Payment processing firm Square Inc (NYSE:SQ) has had a rough week. SQ stock has fallen a staggering 20% since Monday after BITG analyst Mark Palmer downgraded the company from Neutral to sell with a price target of just $30. Palmer’s projections suggested that SQ stock had a downside of almost 40%.The news caused many investors to abandon the stock.
While some say this recent decline offers a great entry point for SQ investors, I’m still hesitant to get on board. A few weeks ago I wrote that I liked Square as a company, but that the stock was overvalued. I cautioned investors who were interested in adding square to their portfolios to wait for a pullback.
Now the question is- is this the pullback I’ve been waiting for? It’s a start, but it’s not quite enough to take SQ stock back down to earth. Palmer has a point: Square’s share price already reflects “emphatic and unimpeded growth.” However, the what Mr. Market hasn’t considered are all of the headwinds that SQ will face like competition and macroeconomic events.
The Bitcoin Angle
In Mid-November SQ stock made its way higher after reports that the firm was adding bitcoin functionality to its platform. Some Square Cash users were given the opportunity to trade Bitcoin in a new trial offering that could eventually give Square a foothold in the cryptocurrency space.
Investors cheered the move with some analysts saying that a Bitcoin trading platform could eventually add tens of millions of dollars to the firm’s revenue. The Bitcoin venture could prove to become a profitable part of Square’s business, but due to the nature of cryptocurrencies, it’s important to acknowledge the risks associated with this outcome.
Bitcoin has historically been an extremely volatile currency, so if Square does push forward to make Bitcoin trading a permanent fixture in the Square Cash app the company will be adding a lot of uncertainty to its future.
Risks Still Apply
The other issue that Palmer pointed out in his research note was the fact that taking up a stake in Bitcoin doesn’t erase the risks that Square faces: macro events and growing competition.
As Square primarily serves small- and medium-sized businesses, it’s important to note that any economic uncertainty has the potential to put a sizable dent in SQ’s bottom line.
Economic downturns tend to hit small business owners hardest. If the threat of a recession emerges, SQ shares will likely take another nosedive.
Then there’s the fact that Square has a host of competitors that could potentially disrupt the firm’s growth trajectory. PayPal Inc. (NASDAQ:PYPL) and Shopify Inc. (NYSE:SHOP) offer alternative payment processing solutions to the same target market.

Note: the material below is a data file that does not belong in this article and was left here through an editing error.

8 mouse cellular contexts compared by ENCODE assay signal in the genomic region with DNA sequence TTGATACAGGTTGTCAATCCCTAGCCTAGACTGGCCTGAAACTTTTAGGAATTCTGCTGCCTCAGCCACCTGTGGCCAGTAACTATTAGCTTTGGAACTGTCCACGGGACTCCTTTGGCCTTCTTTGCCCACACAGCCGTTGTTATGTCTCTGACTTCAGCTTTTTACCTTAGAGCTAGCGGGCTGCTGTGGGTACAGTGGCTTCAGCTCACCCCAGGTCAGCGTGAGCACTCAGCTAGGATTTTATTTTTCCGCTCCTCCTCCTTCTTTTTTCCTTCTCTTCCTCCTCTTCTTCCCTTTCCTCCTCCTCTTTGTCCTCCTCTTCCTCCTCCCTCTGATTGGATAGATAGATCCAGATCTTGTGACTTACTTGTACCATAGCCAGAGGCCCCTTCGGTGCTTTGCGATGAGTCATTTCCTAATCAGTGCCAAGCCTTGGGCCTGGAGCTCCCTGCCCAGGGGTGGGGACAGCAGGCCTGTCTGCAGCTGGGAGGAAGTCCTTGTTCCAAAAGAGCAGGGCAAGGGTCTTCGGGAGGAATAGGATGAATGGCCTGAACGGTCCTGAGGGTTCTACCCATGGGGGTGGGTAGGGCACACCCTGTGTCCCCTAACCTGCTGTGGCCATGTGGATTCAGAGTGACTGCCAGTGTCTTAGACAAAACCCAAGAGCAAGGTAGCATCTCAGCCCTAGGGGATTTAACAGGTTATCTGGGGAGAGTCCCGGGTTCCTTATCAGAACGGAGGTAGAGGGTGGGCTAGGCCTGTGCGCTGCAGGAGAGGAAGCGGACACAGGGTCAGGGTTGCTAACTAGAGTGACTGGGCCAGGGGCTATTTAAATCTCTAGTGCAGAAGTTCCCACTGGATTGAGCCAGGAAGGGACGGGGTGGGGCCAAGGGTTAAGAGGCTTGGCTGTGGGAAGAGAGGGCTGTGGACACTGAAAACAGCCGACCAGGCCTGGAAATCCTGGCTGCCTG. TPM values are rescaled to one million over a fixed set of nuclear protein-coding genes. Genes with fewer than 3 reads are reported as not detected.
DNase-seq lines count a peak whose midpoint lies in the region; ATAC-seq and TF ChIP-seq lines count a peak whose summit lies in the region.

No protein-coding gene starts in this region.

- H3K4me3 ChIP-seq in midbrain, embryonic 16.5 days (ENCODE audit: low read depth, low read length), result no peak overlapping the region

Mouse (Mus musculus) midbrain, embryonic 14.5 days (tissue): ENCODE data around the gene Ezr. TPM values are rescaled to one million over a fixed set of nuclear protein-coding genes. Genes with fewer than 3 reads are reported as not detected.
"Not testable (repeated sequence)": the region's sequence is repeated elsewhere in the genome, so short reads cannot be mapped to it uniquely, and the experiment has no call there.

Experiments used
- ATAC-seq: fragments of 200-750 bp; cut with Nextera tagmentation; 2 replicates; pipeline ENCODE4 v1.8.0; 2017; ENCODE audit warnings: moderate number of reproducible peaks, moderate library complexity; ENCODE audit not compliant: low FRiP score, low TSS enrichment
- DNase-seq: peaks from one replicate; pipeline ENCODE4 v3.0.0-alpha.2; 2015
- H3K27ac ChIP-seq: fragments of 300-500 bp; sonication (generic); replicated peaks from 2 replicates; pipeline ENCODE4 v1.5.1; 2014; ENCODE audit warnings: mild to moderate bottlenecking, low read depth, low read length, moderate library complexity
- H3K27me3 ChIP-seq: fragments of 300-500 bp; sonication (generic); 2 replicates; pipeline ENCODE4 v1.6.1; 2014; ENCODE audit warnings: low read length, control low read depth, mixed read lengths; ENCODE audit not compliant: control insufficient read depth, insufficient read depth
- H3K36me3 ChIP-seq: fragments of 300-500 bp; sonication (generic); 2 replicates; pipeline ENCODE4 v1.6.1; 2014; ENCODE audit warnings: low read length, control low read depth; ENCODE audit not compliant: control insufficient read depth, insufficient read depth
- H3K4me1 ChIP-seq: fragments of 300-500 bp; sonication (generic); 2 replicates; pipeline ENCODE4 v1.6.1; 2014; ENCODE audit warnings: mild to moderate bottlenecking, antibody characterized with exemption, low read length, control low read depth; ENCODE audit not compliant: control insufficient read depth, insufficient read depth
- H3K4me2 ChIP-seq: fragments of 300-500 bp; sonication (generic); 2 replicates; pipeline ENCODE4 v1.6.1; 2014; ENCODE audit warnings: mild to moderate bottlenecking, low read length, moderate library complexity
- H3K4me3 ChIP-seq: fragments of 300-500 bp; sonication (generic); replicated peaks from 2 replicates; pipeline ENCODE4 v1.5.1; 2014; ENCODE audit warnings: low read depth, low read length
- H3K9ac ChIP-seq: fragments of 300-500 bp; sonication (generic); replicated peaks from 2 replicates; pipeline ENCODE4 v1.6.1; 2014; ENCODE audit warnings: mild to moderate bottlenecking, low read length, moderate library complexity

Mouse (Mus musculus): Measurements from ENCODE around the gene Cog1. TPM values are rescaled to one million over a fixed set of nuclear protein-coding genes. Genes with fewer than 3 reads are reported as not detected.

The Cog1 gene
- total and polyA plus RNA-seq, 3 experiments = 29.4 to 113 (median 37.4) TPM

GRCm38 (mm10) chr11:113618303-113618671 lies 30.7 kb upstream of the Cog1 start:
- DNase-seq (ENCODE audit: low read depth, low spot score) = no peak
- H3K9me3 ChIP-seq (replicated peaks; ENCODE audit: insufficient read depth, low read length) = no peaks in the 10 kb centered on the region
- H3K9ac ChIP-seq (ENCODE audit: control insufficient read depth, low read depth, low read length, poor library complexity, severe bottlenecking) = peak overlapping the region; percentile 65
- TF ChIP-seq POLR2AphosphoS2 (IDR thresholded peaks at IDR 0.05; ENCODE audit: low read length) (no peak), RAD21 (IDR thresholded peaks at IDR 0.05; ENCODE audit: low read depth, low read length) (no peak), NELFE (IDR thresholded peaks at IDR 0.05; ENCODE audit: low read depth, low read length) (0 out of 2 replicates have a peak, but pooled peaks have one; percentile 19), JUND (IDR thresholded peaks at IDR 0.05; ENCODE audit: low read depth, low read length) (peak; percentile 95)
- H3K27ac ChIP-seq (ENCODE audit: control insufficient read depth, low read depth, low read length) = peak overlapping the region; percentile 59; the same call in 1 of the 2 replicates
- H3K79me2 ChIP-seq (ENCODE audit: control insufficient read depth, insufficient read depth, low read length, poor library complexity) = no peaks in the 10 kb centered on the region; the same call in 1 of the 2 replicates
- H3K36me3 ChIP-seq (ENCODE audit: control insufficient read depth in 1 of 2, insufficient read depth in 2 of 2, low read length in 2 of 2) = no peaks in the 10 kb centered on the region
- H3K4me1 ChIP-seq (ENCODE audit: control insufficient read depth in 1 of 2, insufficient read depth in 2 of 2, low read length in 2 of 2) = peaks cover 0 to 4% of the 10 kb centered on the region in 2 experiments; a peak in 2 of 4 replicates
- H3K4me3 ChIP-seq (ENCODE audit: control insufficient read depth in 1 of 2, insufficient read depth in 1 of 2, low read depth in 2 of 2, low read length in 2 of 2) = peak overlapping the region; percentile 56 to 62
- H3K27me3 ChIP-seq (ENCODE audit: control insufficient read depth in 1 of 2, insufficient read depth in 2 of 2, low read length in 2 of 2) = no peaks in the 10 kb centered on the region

Although Square was the first company to give small business owners a portable credit card processing device, it may not be able to hold its place at the top forever.
It’s not that I don’t like what Square is doing. I think the firm’s foray into Bitcoin was smart and that the company’s push further into lending could also prove very profitable. However SQ stock is massively overvalued for what it is delivering.
The company’s most recent earnings report showed troubling trends that, if they continue, could cause the stock to decline significantly. Gross payment volume fell, transaction-based revenue growth slowed and subscription and services revenue growth lagged.
That’s a problem because SQ stock is priced to deliver impressive growth, so the last thing an investor wants to see are lackluster results.
The Bottom Line
Perhaps Palmer’s $30 price target was a bit pessimistic, but I think he’s not far off SQ stock’s bottom. Now that the market has had time to digest the downgrade, Square stock appears to be back on the upswing, but it wouldn’t surprise me if this so-called “rally” turns into a bounce.
At $39 per share, Square is still too expensive to buy. The firm trades at 152 times its future earnings and has a much higher debt to equity ratio than peers like PYPL and SHOP.
I think SQ stock is finally getting a taste of gravity, but the share price is likely to make its way even lower in the months to come. If Square sheds another $5, I’d say its time to start bottom fishing.
As of this writing, Laura Hoy did not hold a position in any of the aforementioned securities.